Monday, May 20. Itinerary calls for boarding morning eastbound train in La Crosse (there is only one), riding to Chicago to change trains, then traveling all night to reach my Maryland destination the next morning. I am in a big hurry, because I am supposed to meet cousin Paula Aldous there to do some work together. Paula’s schedule requires her to leave the following day.
Not. The train was approaching La Crosse one hour late; no problem as there was a three-hour pause in Chicago before my next train. But, the Mississippi River bridge malfunctioned due to a lightning strike the night before,stranding the train on the Minnesota side for over two more hours. By the time we reached Chicago, the Maryland train had gone. Only hours into the tour, and I am suddenly a full day behind schedule.
At least, Amtrak was required to pay for hotel rooms for all fifty or more of its stranded passengers. But since all downtown hotels available to Amtrak were full, we took a charter bus to a Holiday Inn in the far suburbs.
With my plan to meet Paula down the tube, I decided to change the order of the next few stops. First, with all of Tuesday to kill in Chicago (until the 6 PM train), I took a commuter train downtown, where I rented a car to drive to the two cemeteries I had planned to visit on the return trip.
In a suburb just south of Chicago proper was Evergreen Cemetery.
A friend in Bend asked me to search for an ancestor of hers in this huge graveyard. I had the plot number, so the cemetery staff gave me a map with the correct location marked. Finding the approximate spot was easy; unfortunately, there was no marker for my friend’s ancestor. In fact, in the surrounding three rows, containing 240 numbered plots, there were only about 30 stones in all. The trip was getting off to an inauspicious beginning.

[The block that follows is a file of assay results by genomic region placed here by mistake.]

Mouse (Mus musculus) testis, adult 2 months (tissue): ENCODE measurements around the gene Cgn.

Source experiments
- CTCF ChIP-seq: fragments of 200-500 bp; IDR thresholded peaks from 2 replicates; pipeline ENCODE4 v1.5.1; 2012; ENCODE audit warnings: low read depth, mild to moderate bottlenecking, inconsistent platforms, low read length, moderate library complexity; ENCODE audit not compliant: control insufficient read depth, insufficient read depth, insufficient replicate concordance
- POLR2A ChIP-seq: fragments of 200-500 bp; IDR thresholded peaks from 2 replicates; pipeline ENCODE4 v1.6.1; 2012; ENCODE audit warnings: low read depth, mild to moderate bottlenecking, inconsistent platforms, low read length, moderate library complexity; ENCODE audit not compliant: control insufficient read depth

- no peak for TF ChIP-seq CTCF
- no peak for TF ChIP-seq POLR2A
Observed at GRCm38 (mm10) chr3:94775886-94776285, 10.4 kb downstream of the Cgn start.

About 50 miles southwest of the city, in Manteno, Kankakee County, I had better luck at Elmwood Cemetery. Driving south, I was struck by the abrupt transition from suburban apartment blocks to vast open fields.
The cemetery, like most I visited, was well-kept, with many graves decorated for the upcoming Memorial Day weekend.The local historical society had sent me a map, so I easily found the grave of Peter Drayer (1830-1900) and Mary Jane Zepp (Drayer), great-great grandparents on my mother’s mother’s side.This grave had previously been photographed (at my request) by a Findagrave.com volunteer, but I was pleased to be visiting it in person for the first and probably only time. From this point on, my searchings, especially at cemeteries, were much more successful.
Back in Chicago, I returned the rental car and boarded the 6 PM train for Cleveland, Ohio, arriving in that city about 3 AM Wednesday. Next: the “famous” Myers families of Ohio, and an honorary cousin there.